Our long national wait is over. Failed Georgia gubernatorial candidate Stacey Abrams (D) will not run for U.S. Senate in 2020.
In a video posted to Twitter Tuesday morning, Abrams said “The Senate provides a singular platform from which to address the issues of access to justice, economic security, health care and restoring the integrity of our nation’s democracy.”
“However, I am announcing today that I will not be a candidate for the United States Senate,” she added.
In her tweet, Abrams said she was “grateful for all the encouragement I received to run for U.S. Senate, and I’m committed to doing everything I can to help elect a Democrat to that seat next year.”
On Monday, Abrams met with Senate Minority Leader Chuck Schumer (D-NY) to let him know she would not run for senate, CNN reported. An anonymous Democratic official told the outlet Abrams planned to focus on voting rights instead.
Abrams still has not said whether she will join the crowded 2020 Democrat presidential primary.
In her video, Abrams began by saying that “public service has been a calling” for her for as long as she could remember.
“Whether in elected office or as an active citizen,” she said. “I believe we are required to find solutions to our most intractable problems, and to use our skills to expand opportunity for all.”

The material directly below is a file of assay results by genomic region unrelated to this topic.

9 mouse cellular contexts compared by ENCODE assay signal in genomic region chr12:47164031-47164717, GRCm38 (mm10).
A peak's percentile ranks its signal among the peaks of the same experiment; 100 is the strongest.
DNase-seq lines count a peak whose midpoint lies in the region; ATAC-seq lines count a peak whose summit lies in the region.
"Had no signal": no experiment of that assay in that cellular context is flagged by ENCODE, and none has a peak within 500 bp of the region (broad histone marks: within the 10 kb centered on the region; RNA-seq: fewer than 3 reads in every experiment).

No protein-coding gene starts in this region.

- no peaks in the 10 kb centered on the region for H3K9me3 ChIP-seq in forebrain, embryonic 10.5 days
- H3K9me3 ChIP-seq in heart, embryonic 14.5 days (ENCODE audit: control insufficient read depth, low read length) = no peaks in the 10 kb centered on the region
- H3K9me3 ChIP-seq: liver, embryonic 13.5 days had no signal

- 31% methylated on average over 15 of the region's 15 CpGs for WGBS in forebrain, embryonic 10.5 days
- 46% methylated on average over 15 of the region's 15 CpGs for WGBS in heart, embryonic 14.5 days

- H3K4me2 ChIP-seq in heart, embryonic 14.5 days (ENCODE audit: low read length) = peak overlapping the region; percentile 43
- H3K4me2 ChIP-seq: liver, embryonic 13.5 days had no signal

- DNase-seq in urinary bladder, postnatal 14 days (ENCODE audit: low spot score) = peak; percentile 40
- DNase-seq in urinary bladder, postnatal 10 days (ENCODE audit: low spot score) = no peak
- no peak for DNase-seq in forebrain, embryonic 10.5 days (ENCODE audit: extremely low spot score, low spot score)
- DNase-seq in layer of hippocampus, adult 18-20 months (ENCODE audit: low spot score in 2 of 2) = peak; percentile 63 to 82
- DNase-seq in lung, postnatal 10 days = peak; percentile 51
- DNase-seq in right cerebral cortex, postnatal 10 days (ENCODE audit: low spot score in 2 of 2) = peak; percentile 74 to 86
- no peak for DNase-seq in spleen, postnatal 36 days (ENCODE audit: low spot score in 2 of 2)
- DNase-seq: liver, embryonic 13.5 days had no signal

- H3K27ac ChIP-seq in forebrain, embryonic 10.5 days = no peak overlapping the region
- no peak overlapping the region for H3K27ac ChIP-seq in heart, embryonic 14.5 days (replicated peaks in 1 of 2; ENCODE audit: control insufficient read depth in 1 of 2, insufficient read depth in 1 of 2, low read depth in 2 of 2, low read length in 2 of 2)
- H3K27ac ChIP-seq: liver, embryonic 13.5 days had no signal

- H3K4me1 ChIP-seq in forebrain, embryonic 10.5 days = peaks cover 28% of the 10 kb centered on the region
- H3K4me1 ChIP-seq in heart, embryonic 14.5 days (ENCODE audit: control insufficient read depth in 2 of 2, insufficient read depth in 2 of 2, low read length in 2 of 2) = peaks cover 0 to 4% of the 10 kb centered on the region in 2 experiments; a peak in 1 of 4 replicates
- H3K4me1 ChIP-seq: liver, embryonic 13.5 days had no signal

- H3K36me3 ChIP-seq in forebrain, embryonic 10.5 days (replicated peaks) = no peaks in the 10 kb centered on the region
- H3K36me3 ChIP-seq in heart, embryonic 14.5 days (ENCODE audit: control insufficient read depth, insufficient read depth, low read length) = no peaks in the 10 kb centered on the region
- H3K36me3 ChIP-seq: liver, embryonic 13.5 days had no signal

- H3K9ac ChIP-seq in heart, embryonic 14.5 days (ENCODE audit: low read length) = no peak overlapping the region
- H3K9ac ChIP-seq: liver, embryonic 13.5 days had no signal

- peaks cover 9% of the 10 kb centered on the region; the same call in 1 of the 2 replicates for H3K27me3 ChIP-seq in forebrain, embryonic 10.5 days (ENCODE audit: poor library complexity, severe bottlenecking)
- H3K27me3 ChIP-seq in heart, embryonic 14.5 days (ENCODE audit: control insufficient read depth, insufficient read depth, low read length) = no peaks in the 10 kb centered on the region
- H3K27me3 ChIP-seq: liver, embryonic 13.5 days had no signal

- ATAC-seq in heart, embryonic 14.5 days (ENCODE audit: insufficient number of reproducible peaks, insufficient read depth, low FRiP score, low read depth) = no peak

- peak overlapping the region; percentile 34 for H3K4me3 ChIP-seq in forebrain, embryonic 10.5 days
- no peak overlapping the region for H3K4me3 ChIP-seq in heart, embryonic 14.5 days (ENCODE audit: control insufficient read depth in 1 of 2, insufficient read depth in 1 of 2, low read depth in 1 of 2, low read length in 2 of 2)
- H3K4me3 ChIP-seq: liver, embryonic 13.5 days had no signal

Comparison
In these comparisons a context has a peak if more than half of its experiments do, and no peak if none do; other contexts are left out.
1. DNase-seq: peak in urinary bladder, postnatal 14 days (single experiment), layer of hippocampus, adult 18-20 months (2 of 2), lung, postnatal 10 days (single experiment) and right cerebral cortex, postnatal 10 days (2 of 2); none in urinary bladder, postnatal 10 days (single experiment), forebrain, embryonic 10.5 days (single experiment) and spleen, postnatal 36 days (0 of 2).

She said she saw the U.S. Senate as requiring a “deep commitment to the job,” and did not see it “as the best role for me in this battle for our nation’s future.”
Later in the video, Abrams said she still doesn’t know “what is next for me,” but insisted “democracy in America is under attack.”
She then repeated her tired claims of voter suppression, which she says cost her the Georgia gubernatorial election. Abrams has repeatedly refused to concede the governor’s race and claims, without evidence, that voter suppression occurred. In reality, voter participation nearly doubled in the 2018 gubernatorial election over the 2014 election.
Abrams may have seemed like the Democrats’ best hope to win a U.S. Senate seat in Georgia next year, but that was based on name recognition. Poll numbers from the Atlanta Journal-Constitution made it clear that voters in the state are split on whether they like her or not, but know they definitely like current Sen. David Perdue (R).
The poll found that 47% of respondents had a favorable opinion of Perdue, and 45% had a favorable opinion of Abrams. But just 25% had an unfavorable opinion of Perdue, while 45% viewed Abrams unfavorably.
That likely played into her decision not to run for Senate. She couldn’t actually win.
If Abrams does end up becoming the 20th or so Democrat running for president in 2020, she would join former Rep. Robert “Beto” O’Rourke in the “losers vying for even higher office” club. O’Rourke lost a U.S. Senate seat to incumbent Sen. Ted Cruz (R-TX) and then decided to run for president.
Because as we all know, failing to succeed in a lower office makes you imminently qualified for a higher office. Unless she thinks she can follow the Abraham Lincoln model.